My Preferred Path

It took a weekend away from clients and distractions — a Bosscation — to soul search and discover what I really wanted in life and business. The path I was on clashed with the destination I really wanted to aim for, and I had to make some changes! These changes included letting go of my workaholic tendencies that cared more about scaling my business than nurturing myself and my relationships. 

So yes, my business may never make a million dollars, or even make 6-figure years. But I’m OK with that. I love the path that I’m on, the freedom and flexibility I have, and the lack of stress in my life. And if you'd prefer the hustle, there's no shame in that! Just be clear on what you're aiming for so you can take the right action steps to get you there.

My Next Steps

As I go to start my own family, I know I need to follow my dad’s example of family first. One of my biggest fears is raising a child that doesn’t know or feel loved or that they’re a priority, because I’m too buried in my business. And while I want to provide my children with nice things, I know from experience that it’s better to have little possessions and lots of love than the opposite.

My dad is one of the hardest workers I know, because he doesn’t waste time on the non-essentials. That way, he can make the most of the hours he works and then stop and make time for his loved ones. I’ve been trying to follow his example in my own life and business.

Giving Myself Grace

 Prepping my business for the arrival of baby Carson! Photo by  Molliner Photography .

Prepping my business for the arrival of baby Carson! Photo by Molliner Photography.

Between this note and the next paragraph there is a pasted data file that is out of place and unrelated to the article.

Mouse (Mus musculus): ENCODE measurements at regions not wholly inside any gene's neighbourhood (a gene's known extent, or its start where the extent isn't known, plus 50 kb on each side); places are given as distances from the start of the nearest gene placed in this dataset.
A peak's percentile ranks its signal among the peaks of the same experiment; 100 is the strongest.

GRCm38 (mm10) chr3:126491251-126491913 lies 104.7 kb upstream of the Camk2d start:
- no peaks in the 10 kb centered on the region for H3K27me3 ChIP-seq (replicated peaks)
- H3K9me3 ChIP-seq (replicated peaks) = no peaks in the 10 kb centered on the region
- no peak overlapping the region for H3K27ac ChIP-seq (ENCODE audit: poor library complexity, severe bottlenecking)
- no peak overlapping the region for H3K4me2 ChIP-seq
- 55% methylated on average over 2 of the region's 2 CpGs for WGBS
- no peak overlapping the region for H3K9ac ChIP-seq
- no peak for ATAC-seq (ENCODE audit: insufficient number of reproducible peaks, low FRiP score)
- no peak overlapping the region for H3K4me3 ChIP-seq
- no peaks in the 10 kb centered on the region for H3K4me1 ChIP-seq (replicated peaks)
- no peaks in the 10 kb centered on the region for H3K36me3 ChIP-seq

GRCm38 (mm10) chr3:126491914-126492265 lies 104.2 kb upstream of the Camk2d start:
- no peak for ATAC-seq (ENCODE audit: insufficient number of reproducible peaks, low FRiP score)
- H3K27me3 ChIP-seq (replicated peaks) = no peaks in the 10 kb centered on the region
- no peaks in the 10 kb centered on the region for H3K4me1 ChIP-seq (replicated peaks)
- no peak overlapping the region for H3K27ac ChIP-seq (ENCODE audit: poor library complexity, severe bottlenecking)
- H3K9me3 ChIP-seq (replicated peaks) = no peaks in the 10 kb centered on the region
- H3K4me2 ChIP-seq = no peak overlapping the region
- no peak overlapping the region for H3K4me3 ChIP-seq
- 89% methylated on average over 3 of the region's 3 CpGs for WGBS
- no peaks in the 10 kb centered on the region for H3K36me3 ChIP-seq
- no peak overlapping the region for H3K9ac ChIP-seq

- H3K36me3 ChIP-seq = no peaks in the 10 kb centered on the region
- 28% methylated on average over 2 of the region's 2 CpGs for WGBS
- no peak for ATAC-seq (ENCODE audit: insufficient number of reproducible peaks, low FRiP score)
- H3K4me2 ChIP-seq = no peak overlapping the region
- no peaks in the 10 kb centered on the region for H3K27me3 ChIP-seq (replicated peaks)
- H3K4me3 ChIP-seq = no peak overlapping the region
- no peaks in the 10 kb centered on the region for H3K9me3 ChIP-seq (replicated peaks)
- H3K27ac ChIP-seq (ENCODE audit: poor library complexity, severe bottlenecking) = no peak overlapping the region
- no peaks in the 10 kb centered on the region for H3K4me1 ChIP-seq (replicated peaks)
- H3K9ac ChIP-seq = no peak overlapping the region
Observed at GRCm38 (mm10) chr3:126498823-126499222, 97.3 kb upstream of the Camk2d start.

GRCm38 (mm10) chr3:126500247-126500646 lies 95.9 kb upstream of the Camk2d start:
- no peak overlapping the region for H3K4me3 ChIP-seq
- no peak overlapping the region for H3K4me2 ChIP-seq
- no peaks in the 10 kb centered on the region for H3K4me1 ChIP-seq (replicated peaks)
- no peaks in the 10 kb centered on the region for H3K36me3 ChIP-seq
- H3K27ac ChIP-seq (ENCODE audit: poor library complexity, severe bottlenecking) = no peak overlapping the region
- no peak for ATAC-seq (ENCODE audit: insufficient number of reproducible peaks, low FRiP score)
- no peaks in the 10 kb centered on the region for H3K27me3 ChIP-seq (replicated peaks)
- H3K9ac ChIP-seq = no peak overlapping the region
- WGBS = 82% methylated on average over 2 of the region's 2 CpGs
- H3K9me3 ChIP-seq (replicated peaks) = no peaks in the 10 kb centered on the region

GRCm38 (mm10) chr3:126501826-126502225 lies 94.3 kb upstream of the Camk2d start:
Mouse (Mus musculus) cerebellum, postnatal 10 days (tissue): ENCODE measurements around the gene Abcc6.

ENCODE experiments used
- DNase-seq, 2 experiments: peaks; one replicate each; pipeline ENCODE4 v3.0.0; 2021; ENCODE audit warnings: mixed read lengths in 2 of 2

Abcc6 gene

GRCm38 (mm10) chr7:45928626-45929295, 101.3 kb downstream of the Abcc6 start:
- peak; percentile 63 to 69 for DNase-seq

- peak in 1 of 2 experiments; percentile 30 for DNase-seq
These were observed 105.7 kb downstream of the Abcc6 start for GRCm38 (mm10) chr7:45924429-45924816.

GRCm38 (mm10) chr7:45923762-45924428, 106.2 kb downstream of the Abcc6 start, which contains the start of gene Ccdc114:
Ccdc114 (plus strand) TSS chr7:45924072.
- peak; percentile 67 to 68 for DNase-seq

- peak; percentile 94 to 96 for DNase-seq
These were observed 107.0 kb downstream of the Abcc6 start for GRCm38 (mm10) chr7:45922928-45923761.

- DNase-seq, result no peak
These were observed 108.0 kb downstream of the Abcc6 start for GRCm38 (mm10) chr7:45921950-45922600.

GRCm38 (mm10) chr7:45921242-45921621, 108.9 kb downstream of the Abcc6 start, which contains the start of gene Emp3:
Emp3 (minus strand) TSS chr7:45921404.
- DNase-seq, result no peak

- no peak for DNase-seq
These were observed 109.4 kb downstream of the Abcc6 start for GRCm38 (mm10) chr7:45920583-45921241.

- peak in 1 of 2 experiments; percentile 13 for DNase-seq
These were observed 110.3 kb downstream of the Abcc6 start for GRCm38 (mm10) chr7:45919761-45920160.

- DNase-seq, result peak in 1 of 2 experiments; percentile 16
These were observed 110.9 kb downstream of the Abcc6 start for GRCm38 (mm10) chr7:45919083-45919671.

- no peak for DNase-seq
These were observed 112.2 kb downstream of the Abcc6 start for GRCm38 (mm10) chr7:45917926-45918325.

At the beginning of my pregnancy, I shared my pre-baby to-do list with my mastermind, and it was about a mile long. I had plans to prepare 6 months’ worth of blog, video and email content before the baby came. I wanted to create at least 2 new strategy guides and a shop full of digital downloads. I had intentions for adding partnerships and training programs. But between my insomnia and pregnancy fatigue, I was on the verge of depression and knew that my mental health and the health of my baby were my top priority. I accomplished what I could, and gave myself grace for the rest.

Do you give yourself grace when you need it?

If you need to give yourself grace or discover what your path should be, I suggest that you take a Bosscation — some time away from clients to work ON your business! Set yourself up for success and free up more time for family by discovering where you should be spending your time, what your true desires are, and how you can make your business more efficient. Grab our free solo business retreat planning guide to plan out your Bosscation solo business retreat.

Content That Converts: A Behind-the-Scenes Look
 Behind-the-scenes look at the Bosscation Content That Converts strategic planning guide. This marketing planner helps you create content that leads to sales. Determine what to write or record, when to post it, and how to lead your audience to buy.

The benefits of content marketing far outweigh the burden of creating it. Content builds relationships and loyalty with your audience and develops your know, like and trust factor. It warms up your audience so they’re ready and excited to buy. It drives traffic and awareness, positioning you as an expert or an industry influencer. It ensures you’re driving the right traffic to your website and offers.

Even if your business runs off referrals, it’s important to keep producing content. That way you don’t get stuck in a feast or famine cycle once your current projects and referrals dry up, and you can book yourself out with a wait list! It’s great for SEO and keeping your business top-of-mind. It opens the opportunity to scale.